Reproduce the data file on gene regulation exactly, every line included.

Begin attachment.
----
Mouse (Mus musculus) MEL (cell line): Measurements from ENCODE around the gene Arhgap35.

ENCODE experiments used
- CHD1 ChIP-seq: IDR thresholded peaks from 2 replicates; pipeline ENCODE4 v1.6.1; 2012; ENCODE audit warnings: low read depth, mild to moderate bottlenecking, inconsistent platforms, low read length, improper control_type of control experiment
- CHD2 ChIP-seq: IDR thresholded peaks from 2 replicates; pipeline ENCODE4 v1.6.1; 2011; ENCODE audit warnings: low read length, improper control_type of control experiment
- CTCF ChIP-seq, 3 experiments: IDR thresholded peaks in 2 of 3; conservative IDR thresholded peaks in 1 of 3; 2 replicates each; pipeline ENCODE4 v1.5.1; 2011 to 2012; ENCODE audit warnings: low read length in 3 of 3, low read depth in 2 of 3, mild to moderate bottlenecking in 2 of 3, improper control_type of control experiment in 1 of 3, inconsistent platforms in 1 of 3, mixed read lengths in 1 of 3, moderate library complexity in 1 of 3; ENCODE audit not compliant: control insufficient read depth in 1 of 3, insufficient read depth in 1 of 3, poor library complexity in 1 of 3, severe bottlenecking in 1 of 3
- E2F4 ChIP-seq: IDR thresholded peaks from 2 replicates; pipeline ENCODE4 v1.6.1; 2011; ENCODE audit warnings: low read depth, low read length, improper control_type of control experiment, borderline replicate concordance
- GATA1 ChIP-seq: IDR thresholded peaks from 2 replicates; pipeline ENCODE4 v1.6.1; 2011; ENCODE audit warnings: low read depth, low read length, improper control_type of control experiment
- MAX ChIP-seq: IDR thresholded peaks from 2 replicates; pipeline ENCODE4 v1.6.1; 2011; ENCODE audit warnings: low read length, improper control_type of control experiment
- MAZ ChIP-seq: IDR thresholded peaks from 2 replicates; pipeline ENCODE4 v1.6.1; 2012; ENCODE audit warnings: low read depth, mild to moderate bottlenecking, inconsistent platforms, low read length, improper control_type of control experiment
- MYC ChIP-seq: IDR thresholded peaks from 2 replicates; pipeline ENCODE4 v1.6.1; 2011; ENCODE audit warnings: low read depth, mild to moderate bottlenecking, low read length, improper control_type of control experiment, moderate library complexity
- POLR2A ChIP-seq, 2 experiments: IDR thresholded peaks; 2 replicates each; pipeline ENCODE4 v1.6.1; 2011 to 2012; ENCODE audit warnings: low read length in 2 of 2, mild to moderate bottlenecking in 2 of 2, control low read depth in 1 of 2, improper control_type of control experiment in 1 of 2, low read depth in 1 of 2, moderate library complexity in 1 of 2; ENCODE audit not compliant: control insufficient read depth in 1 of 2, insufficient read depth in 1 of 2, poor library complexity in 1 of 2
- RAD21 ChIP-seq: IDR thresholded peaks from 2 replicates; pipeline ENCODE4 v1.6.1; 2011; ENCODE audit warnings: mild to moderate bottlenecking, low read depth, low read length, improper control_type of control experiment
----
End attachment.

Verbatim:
Mouse (Mus musculus) MEL (cell line): Measurements from ENCODE around the gene Arhgap35.

ENCODE experiments used
- CHD1 ChIP-seq: IDR thresholded peaks from 2 replicates; pipeline ENCODE4 v1.6.1; 2012; ENCODE audit warnings: low read depth, mild to moderate bottlenecking, inconsistent platforms, low read length, improper control_type of control experiment
- CHD2 ChIP-seq: IDR thresholded peaks from 2 replicates; pipeline ENCODE4 v1.6.1; 2011; ENCODE audit warnings: low read length, improper control_type of control experiment
- CTCF ChIP-seq, 3 experiments: IDR thresholded peaks in 2 of 3; conservative IDR thresholded peaks in 1 of 3; 2 replicates each; pipeline ENCODE4 v1.5.1; 2011 to 2012; ENCODE audit warnings: low read length in 3 of 3, low read depth in 2 of 3, mild to moderate bottlenecking in 2 of 3, improper control_type of control experiment in 1 of 3, inconsistent platforms in 1 of 3, mixed read lengths in 1 of 3, moderate library complexity in 1 of 3; ENCODE audit not compliant: control insufficient read depth in 1 of 3, insufficient read depth in 1 of 3, poor library complexity in 1 of 3, severe bottlenecking in 1 of 3
- E2F4 ChIP-seq: IDR thresholded peaks from 2 replicates; pipeline ENCODE4 v1.6.1; 2011; ENCODE audit warnings: low read depth, low read length, improper control_type of control experiment, borderline replicate concordance
- GATA1 ChIP-seq: IDR thresholded peaks from 2 replicates; pipeline ENCODE4 v1.6.1; 2011; ENCODE audit warnings: low read depth, low read length, improper control_type of control experiment
- MAX ChIP-seq: IDR thresholded peaks from 2 replicates; pipeline ENCODE4 v1.6.1; 2011; ENCODE audit warnings: low read length, improper control_type of control experiment
- MAZ ChIP-seq: IDR thresholded peaks from 2 replicates; pipeline ENCODE4 v1.6.1; 2012; ENCODE audit warnings: low read depth, mild to moderate bottlenecking, inconsistent platforms, low read length, improper control_type of control experiment
- MYC ChIP-seq: IDR thresholded peaks from 2 replicates; pipeline ENCODE4 v1.6.1; 2011; ENCODE audit warnings: low read depth, mild to moderate bottlenecking, low read length, improper control_type of control experiment, moderate library complexity
- POLR2A ChIP-seq, 2 experiments: IDR thresholded peaks; 2 replicates each; pipeline ENCODE4 v1.6.1; 2011 to 2012; ENCODE audit warnings: low read length in 2 of 2, mild to moderate bottlenecking in 2 of 2, control low read depth in 1 of 2, improper control_type of control experiment in 1 of 2, low read depth in 1 of 2, moderate library complexity in 1 of 2; ENCODE audit not compliant: control insufficient read depth in 1 of 2, insufficient read depth in 1 of 2, poor library complexity in 1 of 2
- RAD21 ChIP-seq: IDR thresholded peaks from 2 replicates; pipeline ENCODE4 v1.6.1; 2011; ENCODE audit warnings: mild to moderate bottlenecking, low read depth, low read length, improper control_type of control experiment